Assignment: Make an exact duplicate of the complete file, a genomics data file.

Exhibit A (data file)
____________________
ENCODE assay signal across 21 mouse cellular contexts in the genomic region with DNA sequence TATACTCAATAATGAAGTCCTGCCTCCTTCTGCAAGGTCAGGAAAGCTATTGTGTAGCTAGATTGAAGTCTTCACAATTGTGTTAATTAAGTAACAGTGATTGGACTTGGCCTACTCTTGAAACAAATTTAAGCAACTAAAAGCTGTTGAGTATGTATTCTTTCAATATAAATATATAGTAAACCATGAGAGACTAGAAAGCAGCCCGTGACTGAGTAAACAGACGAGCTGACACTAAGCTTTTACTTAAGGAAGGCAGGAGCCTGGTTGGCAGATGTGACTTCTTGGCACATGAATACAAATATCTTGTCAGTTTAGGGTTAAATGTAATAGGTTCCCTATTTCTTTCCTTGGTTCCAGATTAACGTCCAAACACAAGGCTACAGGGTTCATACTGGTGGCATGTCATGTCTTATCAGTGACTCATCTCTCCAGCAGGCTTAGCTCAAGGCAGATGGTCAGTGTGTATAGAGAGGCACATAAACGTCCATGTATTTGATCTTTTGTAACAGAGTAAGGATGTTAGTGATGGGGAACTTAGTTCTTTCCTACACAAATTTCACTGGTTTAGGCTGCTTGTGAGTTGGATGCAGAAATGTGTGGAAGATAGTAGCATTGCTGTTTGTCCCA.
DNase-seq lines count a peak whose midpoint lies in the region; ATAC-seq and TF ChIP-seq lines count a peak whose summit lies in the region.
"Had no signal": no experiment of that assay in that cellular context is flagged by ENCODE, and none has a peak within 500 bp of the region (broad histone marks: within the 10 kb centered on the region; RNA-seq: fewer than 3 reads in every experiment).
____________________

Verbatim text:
ENCODE assay signal across 21 mouse cellular contexts in the genomic region with DNA sequence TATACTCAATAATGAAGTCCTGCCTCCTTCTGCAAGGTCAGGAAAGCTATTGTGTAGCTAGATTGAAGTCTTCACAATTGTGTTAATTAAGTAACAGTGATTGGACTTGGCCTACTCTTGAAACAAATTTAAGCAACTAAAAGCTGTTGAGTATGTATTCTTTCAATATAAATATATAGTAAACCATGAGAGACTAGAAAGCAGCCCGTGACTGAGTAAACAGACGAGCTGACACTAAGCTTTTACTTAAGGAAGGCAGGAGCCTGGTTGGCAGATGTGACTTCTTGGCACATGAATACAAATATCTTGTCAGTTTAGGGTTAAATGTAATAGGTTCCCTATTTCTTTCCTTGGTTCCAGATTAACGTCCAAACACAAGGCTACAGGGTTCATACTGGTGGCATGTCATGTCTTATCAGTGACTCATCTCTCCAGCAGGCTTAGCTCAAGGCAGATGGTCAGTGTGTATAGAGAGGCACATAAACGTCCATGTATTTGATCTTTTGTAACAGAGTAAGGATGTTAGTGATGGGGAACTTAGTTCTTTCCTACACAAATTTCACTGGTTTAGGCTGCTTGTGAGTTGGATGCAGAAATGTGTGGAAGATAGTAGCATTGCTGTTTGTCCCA.
DNase-seq lines count a peak whose midpoint lies in the region; ATAC-seq and TF ChIP-seq lines count a peak whose summit lies in the region.
"Had no signal": no experiment of that assay in that cellular context is flagged by ENCODE, and none has a peak within 500 bp of the region (broad histone marks: within the 10 kb centered on the region; RNA-seq: fewer than 3 reads in every experiment).